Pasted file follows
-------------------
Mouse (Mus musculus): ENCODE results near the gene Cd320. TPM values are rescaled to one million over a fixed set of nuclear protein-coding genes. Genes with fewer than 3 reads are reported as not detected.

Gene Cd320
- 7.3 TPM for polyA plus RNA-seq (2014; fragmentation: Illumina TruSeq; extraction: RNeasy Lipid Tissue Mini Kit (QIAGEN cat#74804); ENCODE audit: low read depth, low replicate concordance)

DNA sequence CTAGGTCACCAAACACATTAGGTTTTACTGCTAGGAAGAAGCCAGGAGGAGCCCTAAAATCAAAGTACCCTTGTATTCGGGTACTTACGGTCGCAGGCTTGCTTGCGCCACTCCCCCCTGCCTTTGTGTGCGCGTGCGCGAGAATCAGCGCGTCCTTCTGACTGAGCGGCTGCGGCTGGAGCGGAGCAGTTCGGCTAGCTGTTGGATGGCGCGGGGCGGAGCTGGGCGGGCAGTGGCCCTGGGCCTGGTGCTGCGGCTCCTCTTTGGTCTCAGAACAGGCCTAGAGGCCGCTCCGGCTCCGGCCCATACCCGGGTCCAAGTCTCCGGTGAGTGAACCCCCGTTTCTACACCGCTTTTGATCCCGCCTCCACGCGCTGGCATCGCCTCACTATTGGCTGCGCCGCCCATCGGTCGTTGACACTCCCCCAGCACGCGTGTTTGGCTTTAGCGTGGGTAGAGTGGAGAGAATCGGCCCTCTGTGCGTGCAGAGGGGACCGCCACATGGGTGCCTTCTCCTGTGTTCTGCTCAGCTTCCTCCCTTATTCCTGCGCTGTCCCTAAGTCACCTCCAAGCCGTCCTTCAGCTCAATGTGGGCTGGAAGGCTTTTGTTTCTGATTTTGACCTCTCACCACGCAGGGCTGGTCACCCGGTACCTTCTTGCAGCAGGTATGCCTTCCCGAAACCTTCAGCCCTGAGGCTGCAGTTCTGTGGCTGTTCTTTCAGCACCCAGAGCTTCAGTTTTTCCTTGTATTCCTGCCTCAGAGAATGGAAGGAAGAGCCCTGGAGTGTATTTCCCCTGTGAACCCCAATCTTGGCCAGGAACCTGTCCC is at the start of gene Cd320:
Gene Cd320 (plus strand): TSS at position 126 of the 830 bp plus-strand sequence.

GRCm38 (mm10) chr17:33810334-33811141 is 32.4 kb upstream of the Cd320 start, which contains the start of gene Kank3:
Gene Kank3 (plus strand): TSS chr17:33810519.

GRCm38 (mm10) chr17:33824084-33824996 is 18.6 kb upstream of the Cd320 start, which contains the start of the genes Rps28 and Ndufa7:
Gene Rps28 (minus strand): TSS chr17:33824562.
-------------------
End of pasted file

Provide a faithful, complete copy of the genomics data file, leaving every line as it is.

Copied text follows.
Mouse (Mus musculus): ENCODE results near the gene Cd320. TPM values are rescaled to one million over a fixed set of nuclear protein-coding genes. Genes with fewer than 3 reads are reported as not detected.

Gene Cd320
- 7.3 TPM for polyA plus RNA-seq (2014; fragmentation: Illumina TruSeq; extraction: RNeasy Lipid Tissue Mini Kit (QIAGEN cat#74804); ENCODE audit: low read depth, low replicate concordance)

DNA sequence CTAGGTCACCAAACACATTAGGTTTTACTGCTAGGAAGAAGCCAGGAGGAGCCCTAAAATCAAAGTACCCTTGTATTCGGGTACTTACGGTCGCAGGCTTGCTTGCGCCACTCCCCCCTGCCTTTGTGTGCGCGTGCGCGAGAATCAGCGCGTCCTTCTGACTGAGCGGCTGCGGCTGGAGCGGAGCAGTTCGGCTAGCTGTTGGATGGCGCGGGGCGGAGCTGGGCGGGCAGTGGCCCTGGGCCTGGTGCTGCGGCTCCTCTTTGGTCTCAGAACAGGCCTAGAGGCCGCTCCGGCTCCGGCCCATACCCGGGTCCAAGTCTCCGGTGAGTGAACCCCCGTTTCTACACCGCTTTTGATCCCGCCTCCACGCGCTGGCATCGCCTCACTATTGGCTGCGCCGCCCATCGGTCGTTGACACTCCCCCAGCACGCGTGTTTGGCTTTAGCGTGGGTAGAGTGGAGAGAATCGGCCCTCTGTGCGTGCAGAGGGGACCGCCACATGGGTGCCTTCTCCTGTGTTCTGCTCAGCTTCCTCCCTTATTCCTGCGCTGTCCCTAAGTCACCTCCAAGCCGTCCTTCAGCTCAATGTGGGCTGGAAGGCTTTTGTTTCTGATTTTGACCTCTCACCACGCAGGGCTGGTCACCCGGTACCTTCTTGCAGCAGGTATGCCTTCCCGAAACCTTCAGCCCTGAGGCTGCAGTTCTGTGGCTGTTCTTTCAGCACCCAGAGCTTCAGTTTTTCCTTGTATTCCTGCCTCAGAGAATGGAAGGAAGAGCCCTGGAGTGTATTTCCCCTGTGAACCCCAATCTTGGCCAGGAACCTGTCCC is at the start of gene Cd320:
Gene Cd320 (plus strand): TSS at position 126 of the 830 bp plus-strand sequence.

GRCm38 (mm10) chr17:33810334-33811141 is 32.4 kb upstream of the Cd320 start, which contains the start of gene Kank3:
Gene Kank3 (plus strand): TSS chr17:33810519.

GRCm38 (mm10) chr17:33824084-33824996 is 18.6 kb upstream of the Cd320 start, which contains the start of the genes Rps28 and Ndufa7:
Gene Rps28 (minus strand): TSS chr17:33824562.